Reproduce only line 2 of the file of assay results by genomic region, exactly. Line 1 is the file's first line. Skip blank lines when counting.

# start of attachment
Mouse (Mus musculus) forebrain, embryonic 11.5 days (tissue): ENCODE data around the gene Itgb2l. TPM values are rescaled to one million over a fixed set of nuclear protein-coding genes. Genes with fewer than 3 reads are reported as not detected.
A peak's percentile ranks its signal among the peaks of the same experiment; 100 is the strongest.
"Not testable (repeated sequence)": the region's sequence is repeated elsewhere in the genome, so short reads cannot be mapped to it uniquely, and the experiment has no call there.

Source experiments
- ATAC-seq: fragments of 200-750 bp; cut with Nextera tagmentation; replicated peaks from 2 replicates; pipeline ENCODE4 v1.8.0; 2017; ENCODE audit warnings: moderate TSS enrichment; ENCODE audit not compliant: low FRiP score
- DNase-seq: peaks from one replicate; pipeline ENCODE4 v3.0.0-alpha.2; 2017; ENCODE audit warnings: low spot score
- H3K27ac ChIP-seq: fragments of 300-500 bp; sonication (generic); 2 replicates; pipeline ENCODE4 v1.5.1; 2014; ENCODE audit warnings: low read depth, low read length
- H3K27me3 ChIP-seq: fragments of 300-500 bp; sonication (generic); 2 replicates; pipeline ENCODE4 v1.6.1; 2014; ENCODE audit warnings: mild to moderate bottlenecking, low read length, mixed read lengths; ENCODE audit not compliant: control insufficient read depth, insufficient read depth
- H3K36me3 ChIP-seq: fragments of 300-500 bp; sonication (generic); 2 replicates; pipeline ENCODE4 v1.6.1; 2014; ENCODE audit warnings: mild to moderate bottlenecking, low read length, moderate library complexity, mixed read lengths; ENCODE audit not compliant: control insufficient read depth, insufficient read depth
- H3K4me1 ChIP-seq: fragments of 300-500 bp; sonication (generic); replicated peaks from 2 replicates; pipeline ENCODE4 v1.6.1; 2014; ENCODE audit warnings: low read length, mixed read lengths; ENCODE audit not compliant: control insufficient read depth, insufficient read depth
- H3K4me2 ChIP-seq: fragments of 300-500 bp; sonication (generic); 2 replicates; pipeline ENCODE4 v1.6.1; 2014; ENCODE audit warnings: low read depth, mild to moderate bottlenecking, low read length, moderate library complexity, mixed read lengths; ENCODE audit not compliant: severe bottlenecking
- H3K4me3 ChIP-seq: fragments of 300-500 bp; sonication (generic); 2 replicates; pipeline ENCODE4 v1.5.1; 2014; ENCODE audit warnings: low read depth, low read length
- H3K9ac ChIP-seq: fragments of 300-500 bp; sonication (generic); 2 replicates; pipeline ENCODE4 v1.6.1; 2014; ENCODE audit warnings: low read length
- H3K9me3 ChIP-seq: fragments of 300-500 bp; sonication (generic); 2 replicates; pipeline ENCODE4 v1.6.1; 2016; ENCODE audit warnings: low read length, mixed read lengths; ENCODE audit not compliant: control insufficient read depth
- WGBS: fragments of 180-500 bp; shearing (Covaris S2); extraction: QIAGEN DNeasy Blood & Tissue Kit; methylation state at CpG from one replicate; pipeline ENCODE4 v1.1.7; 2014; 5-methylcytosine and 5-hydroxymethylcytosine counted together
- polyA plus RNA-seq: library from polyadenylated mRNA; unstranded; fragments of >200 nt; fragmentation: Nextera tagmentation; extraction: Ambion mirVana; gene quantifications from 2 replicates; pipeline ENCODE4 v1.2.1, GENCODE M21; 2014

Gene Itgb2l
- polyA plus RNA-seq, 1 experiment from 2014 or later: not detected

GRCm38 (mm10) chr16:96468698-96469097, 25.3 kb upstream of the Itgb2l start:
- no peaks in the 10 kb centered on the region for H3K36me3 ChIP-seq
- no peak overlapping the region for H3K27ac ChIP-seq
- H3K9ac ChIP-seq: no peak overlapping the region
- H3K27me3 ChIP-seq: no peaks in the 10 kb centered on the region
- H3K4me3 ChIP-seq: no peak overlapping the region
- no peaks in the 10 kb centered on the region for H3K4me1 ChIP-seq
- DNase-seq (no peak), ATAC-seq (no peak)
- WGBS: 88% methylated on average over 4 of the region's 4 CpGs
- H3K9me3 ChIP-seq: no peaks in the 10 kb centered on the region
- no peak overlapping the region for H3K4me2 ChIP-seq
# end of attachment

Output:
A peak's percentile ranks its signal among the peaks of the same experiment; 100 is the strongest.